Say what you like about Andrew Bolt, Australia’s most read newspaper columnist normally remains true to his socially conservative philosophy.
Whether it’s family values, law and order or cracking down on sinful industries, Bolt is usually good for positions that are supported by the religious Right.
Indeed, given that Australians are the world’s biggest gamblers, you would expect Bolt to side with Family First, the DLP and the Christian Democrats as a supporter of measures to reduce the huge damage caused to families by pokies.
However, consider this from Bolt in his column published in the Saturday Herald Sun:
Last Sunday, independent Andrew Wilkie said he was deadly serious about his threat to vote down the government if it did not honour its promise to him by May to impose mandatory pre-commitment technology on poker machines to limit losses: “If they don’t pull off this reform I will withdraw my support.”
There is no way Labor can agree to Wilkie’s demand. Its MPs in NSW have been stunned by the anger of many Labor-voting punters in the massive leagues clubs, particularly ones in Labor seats, against this “licence to bet”.
This means an election within 10 months is likely, especially with the Liberals unofficially saying Wilkie would get their preferences, almost guaranteeing him his own seat.
Bolt pushed a very similar line at the top of his Network Ten show, The Bolt Report, on Sunday morning:
“But Labor MPs can’t give Wilkie what he wants. MPs in NSW seats know punters at the leagues clubs are fuming about this so-called licence to punt. Many are Labor voters.”
First, Bolt’s use of the phrases “licence to punt” and “mandatory pre-commitment” are highly contentious, as was explained in this Crikey story on June 20.
The Wilkie committee shifted to focusing on introducing low-intensity machines, rather than mandatory pre-commitment of high intensity machines, after the pokies industry had gone off prematurely with its misleading “licence to punt” campaign.
Then you have Bolt’s daft political analysis. If Labor is primarily getting slaughtered by the carbon tax, why on earth would it voluntarily go to an early election before it has even been introduced?
The lower Labor’s vote, the more likely it will implement the Wilkie pokies reforms to delay getting wiped out in an election.
However, Bolt’s worst offence over the weekend was to grossly exaggerate the impact of the NSW pokies backlash while failing to disclose his financial association with those involved in the campaign.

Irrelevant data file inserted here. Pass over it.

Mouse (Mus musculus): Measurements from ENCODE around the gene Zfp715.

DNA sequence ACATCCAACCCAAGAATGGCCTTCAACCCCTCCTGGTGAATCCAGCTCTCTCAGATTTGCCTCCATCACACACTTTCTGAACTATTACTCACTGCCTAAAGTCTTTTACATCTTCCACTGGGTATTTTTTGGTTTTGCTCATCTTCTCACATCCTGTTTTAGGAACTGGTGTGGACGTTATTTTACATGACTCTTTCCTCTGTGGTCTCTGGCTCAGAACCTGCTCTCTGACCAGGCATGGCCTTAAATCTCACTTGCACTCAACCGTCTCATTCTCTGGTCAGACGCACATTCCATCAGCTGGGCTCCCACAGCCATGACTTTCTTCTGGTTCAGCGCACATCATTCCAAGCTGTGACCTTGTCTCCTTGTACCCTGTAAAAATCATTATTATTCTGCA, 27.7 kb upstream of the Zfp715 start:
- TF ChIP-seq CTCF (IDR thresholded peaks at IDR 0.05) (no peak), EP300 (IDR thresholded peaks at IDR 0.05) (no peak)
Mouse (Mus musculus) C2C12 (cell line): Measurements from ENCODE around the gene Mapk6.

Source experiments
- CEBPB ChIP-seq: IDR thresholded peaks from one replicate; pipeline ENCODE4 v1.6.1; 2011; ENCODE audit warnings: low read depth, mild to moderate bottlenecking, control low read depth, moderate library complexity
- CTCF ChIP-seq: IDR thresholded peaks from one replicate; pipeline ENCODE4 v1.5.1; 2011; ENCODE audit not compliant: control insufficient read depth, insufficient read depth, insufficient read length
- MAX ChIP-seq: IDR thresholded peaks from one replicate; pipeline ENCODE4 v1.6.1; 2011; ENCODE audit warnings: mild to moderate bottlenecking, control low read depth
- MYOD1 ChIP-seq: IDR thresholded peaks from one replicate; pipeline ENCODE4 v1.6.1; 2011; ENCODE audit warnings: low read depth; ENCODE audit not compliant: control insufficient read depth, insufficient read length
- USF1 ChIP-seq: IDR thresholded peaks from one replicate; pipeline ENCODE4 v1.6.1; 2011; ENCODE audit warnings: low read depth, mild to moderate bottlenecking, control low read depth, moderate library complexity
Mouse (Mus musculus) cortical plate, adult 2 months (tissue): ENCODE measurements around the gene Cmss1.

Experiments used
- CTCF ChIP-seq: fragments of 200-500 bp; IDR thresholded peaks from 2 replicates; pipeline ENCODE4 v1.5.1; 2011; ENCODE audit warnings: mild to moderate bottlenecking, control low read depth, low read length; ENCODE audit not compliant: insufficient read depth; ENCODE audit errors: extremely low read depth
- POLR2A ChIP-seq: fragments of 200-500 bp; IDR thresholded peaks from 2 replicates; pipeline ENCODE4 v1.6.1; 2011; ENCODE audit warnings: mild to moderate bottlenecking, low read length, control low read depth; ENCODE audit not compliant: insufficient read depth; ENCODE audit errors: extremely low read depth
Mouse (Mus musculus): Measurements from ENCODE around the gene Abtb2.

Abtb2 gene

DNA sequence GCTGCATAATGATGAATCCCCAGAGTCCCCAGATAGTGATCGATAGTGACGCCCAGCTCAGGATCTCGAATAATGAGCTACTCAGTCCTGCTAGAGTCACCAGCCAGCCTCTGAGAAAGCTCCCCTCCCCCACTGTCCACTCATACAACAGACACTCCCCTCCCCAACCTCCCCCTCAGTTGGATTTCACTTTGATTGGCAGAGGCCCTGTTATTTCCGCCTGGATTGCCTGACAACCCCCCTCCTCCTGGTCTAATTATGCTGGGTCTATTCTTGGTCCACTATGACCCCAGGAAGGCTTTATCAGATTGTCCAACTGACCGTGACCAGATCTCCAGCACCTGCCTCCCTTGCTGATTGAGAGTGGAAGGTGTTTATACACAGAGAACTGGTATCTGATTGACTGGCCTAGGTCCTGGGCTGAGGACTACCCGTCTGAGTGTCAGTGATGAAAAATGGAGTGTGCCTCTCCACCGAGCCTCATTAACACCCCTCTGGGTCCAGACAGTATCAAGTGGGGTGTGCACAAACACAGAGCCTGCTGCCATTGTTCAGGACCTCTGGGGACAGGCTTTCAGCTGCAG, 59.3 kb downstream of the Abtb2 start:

One of the reasons low-rating Melbourne radio station MTR lost $6.3 million last year was Bolt’s hefty six-figure salary to appear in the Richmond studio after 8am every weekday with breakfast presenter Steve Price.
This salary is partly funded by 2GB controlling shareholder John Singleton, the bloke whose ad agency was hired by the pokies industry to come up with the “licence to punt” advertising campaign. Singleton also owns several Sydney hotels with pokies.
Media Watch criticised 2GB breakfast presenter Alan Jones in May this year for only mentioning this Singleton connection twice during his many hysterical raves against the Wilkie reforms.
But at least Jones mentioned it.
Over the weekend, Bolt went on national television and into the pages of our biggest selling daily newspaper, complete with a front-page promotion, without disclosing his financial connection to John Singleton and the pokies campaign.
Bolt’s MTR gig is likely to end shortly given the losses and low ratings, but he is no doubt hoping the rumours are correct and Gina Rinehart has teamed with John Singleton to buy 3AW from Fairfax Media.
It was Rinehart, Lachlan Murdoch and James Packer who got together to take effective control of Network Ten last year, a move that led to Bolt being given his own show.
Singleton is an old friend of the Packer family and James Packer has a clear incentive to head off pokies reform given his interest in Melbourne’s Crown Casino.
When Bolt speaks so definitely about how spooked NSW Labor MPs are about pokies reform, he might be relying on lines being pushed by Karl Bitar, the former federal secretary of the ALP, who is now Crown’s government affairs manager.
Anyone who runs a noisy political campaign likes to talk up the impact it is having in an attempt to frighten the targeted politicians from implementing the proposal.
However, ACMA has codes of practice for these matters and News Ltd also has a Professional Conduct Policy, which includes the following:
20.4: Contributors must comply with provisions relating to conflicts and must declare any real or potential conflict of interest arising from material submitted for publication and supervisors must do their utmost to ensure no conflict exists. Any association which may have a bearing, or appear to have a bearing, on a contributor’s view, must be identified with the published material.
In my opinion, Bolt breached this by grossly exaggerating the impact of his radio paymaster’s advertising campaign. Herald Sun editor Simon Pristel should immediately intervene and add a disclosure to the bottom of the online version of Bolt’s Saturday column. Bolt should also voluntarily disclose this pokies campaign connection in his Wednesday Herald Sun column.